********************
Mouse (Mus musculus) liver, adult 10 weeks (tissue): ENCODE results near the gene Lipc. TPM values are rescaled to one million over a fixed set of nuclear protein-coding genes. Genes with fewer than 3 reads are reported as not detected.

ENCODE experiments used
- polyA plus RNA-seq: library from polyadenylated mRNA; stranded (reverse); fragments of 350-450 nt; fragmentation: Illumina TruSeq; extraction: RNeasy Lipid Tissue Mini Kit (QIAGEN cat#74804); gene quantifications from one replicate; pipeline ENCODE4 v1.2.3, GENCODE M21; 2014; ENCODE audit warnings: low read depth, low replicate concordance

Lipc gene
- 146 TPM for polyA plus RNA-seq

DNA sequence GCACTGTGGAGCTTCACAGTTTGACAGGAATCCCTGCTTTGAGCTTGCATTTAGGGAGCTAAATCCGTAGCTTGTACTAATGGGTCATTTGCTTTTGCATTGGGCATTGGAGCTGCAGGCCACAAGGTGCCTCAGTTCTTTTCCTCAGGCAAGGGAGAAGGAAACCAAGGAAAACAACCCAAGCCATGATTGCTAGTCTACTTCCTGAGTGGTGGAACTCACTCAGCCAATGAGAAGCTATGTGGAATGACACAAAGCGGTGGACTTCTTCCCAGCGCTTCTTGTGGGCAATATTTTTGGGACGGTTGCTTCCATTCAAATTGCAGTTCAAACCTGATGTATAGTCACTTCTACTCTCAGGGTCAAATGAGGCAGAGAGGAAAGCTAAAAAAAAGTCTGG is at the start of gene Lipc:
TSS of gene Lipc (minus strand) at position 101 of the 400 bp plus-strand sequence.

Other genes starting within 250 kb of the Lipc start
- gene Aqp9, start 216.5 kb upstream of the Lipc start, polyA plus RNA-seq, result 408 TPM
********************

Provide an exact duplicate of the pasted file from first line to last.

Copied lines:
Mouse (Mus musculus) liver, adult 10 weeks (tissue): ENCODE results near the gene Lipc. TPM values are rescaled to one million over a fixed set of nuclear protein-coding genes. Genes with fewer than 3 reads are reported as not detected.

ENCODE experiments used
- polyA plus RNA-seq: library from polyadenylated mRNA; stranded (reverse); fragments of 350-450 nt; fragmentation: Illumina TruSeq; extraction: RNeasy Lipid Tissue Mini Kit (QIAGEN cat#74804); gene quantifications from one replicate; pipeline ENCODE4 v1.2.3, GENCODE M21; 2014; ENCODE audit warnings: low read depth, low replicate concordance

Lipc gene
- 146 TPM for polyA plus RNA-seq

DNA sequence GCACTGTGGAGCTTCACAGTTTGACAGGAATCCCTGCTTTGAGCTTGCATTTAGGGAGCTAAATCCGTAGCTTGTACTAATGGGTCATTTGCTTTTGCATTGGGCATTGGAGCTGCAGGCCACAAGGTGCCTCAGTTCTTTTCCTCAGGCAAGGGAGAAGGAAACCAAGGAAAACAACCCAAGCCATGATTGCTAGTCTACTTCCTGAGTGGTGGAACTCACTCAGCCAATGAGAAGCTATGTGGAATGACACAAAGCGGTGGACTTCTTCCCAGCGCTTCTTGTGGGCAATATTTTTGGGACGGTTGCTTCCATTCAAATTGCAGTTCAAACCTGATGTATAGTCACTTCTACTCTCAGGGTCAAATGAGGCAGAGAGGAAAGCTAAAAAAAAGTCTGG is at the start of gene Lipc:
TSS of gene Lipc (minus strand) at position 101 of the 400 bp plus-strand sequence.

Other genes starting within 250 kb of the Lipc start
- gene Aqp9, start 216.5 kb upstream of the Lipc start, polyA plus RNA-seq, result 408 TPM